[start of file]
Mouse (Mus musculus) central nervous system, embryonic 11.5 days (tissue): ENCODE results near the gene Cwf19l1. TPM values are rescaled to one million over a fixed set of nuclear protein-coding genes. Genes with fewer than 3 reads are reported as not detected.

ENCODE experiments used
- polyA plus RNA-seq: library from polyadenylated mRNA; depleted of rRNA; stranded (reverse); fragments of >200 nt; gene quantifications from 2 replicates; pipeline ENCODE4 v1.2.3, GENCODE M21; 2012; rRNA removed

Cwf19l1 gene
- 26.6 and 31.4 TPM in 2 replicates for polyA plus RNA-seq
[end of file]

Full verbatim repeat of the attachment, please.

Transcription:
Mouse (Mus musculus) central nervous system, embryonic 11.5 days (tissue): ENCODE results near the gene Cwf19l1. TPM values are rescaled to one million over a fixed set of nuclear protein-coding genes. Genes with fewer than 3 reads are reported as not detected.

ENCODE experiments used
- polyA plus RNA-seq: library from polyadenylated mRNA; depleted of rRNA; stranded (reverse); fragments of >200 nt; gene quantifications from 2 replicates; pipeline ENCODE4 v1.2.3, GENCODE M21; 2012; rRNA removed

Cwf19l1 gene
- 26.6 and 31.4 TPM in 2 replicates for polyA plus RNA-seq